Living the Dream: Helen Cho

Helen Cho

Director of Strategy

Aloha Green Apothecary

Honolulu, HI

Each market in this industry is unique, as are the combinations of challenges and advantages cannabis companies deal with in those markets. Aloha Green Apothecary’s specific lessons may not be fully applicable for your company’s situations, but we think there’s something in here for everyone to think about.

Here’s some basic context: Hawaii has eight vertically integrated licenses across four islands. Each license can serve only the island for which it received approval. Of the eight, five are currently operational: three on the island of Oahu (where 90% of the population lives — Honolulu/Waikiki) and two on Maui. There is no wholesale market, no inter-island transport and dispensaries can only sell what they produce within their own production facilities.

As the first dispensary to open in Honolulu, Aloha Green Apothecary has experienced both the pros and cons of being first. 

We have been focused on strengthening our business and moving forward our industry as a whole. But with the third and final Honolulu licensee opening its doors, the market is shaking up. Between the three dispensaries, prices are falling, product lines are shifting and marketing is increasing. It seems like a whirlwind of activity, but Aloha Green is standing very still at the center of it.

We monitor the market very closely. Considering that there are only three players in this field (that frequently have to work together on industry-related efforts), it’s not hard. What is hard, however, is maintaining the collective self-control within our executive team and not reacting to what others are doing. We make changes within our company on our terms, pushing things out when we are ready. Competition is secondary to our business plan. We consider competition in our decisions; competition does not dictate them.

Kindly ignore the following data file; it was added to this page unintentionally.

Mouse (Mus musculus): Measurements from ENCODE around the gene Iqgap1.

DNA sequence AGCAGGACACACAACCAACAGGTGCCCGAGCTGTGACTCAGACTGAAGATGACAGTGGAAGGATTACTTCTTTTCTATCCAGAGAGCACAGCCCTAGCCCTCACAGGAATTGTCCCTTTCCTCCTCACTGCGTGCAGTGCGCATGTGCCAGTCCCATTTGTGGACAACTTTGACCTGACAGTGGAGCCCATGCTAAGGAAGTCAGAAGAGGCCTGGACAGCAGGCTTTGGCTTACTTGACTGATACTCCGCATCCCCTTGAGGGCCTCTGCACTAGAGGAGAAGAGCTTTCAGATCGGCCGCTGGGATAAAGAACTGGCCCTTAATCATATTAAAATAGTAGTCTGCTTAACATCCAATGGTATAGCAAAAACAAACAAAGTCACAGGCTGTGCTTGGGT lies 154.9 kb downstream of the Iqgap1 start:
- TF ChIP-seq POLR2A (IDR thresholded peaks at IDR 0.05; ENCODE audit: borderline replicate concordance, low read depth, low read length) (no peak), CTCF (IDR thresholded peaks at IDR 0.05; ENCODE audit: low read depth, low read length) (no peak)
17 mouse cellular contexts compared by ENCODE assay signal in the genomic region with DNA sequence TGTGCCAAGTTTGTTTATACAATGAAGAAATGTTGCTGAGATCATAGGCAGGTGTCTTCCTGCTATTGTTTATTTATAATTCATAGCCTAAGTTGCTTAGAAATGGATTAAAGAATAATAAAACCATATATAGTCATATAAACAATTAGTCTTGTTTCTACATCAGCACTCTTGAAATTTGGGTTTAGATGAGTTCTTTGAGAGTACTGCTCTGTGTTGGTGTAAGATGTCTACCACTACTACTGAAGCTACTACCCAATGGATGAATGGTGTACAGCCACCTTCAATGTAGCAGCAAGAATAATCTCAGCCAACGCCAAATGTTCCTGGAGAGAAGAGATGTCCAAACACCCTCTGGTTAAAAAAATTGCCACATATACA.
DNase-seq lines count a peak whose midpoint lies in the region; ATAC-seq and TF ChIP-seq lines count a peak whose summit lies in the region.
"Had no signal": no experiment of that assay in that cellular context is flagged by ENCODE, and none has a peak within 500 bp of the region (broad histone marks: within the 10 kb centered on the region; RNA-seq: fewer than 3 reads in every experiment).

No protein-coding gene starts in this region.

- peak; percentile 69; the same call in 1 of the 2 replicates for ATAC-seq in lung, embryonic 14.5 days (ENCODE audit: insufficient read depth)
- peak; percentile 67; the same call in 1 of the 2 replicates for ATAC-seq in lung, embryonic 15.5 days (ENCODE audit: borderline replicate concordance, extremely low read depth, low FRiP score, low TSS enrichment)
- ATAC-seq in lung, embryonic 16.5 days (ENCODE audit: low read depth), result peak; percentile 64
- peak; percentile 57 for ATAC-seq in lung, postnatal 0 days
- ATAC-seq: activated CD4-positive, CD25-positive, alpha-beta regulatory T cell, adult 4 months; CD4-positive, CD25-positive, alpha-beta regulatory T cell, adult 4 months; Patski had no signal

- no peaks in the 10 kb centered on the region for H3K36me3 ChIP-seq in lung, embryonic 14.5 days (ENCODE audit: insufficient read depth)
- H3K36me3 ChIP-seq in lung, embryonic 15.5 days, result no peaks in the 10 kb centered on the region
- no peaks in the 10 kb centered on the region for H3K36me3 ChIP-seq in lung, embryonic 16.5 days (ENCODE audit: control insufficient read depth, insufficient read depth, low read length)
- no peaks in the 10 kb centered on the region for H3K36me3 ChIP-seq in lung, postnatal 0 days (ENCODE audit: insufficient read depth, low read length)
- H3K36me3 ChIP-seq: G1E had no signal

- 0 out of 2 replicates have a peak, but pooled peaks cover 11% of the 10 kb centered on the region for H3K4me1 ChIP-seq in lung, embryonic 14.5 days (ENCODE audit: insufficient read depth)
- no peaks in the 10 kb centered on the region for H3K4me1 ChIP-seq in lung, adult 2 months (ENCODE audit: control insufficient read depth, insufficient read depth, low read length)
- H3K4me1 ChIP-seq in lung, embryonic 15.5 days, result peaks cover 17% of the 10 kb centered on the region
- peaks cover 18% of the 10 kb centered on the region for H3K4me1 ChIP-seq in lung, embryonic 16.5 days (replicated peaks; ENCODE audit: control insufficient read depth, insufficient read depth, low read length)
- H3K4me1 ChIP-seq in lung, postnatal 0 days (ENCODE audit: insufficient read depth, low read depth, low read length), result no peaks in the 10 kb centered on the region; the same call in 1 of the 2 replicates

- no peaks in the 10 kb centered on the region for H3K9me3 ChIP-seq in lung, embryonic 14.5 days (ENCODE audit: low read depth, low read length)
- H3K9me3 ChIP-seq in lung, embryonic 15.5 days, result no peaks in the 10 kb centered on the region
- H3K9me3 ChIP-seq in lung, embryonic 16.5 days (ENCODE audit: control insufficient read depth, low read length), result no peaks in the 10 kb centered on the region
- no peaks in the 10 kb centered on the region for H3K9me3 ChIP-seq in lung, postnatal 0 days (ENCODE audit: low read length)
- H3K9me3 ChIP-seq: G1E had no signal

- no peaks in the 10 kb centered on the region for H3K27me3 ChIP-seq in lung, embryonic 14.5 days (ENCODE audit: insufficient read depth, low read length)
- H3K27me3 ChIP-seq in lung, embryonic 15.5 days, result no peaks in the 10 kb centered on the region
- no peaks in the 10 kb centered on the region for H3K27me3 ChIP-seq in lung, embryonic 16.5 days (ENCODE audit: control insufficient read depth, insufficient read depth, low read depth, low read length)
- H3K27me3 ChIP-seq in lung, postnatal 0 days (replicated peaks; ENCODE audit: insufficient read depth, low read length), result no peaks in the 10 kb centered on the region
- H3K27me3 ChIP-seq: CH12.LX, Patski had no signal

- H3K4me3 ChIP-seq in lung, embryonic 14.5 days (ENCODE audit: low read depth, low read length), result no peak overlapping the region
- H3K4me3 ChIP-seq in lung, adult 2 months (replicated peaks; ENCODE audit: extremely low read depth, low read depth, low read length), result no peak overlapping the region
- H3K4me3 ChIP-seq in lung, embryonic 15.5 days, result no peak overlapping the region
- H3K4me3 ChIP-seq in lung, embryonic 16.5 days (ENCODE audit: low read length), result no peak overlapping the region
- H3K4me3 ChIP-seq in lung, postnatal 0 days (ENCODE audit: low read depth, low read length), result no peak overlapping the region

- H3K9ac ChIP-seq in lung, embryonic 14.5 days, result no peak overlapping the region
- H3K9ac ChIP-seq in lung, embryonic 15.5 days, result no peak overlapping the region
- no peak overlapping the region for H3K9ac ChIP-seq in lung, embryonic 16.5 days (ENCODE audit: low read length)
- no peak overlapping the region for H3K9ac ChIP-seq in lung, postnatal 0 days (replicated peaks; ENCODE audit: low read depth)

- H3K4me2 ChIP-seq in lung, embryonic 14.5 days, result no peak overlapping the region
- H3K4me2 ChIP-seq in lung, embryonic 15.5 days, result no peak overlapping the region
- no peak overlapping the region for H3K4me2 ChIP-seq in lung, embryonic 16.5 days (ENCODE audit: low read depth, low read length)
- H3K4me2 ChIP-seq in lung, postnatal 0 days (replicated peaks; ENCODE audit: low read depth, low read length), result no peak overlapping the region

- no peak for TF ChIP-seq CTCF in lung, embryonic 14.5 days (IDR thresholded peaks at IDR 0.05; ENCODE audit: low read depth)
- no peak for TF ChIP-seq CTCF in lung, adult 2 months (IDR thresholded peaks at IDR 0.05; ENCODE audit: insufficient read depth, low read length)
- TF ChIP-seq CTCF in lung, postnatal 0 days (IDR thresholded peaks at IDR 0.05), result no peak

It’s difficult to combat the fear that customers will go elsewhere, but it’s important to recognize them for what they are: a distraction that diminishes long-term strategy into a series of disconnected, rash actions that leave a company constantly on the defensive and quickly squandering its resources.

For example, one of our competitors came out with mid-shelf quality concentrates and oils very soon after opening, attracting patients with an extended product line. We were focused on expanding our production facility and improving the quality of our flower. But there was some internal debate about fast-tracking our extracts and pushing some of our experimental items to the shelves, just to “compete.” Ultimately, we decided to stay the course and take the time to properly install equipment, bring in consultants and complete thorough training. There are still slow days when we get impatient, but we also know that by the time this article comes out, Aloha Green Apothecary will be the state’s leader in every product category. It’ll be worth it.

So what’s your game plan? It takes deep knowledge of the inner workings of your company and dedication to your long-term strategy to not be swayed by the winds of competition. You need to stay nimble in a fast-changing industry, but you need to also stick to a plan. There are no shortcuts. Stay strong and on course.

 

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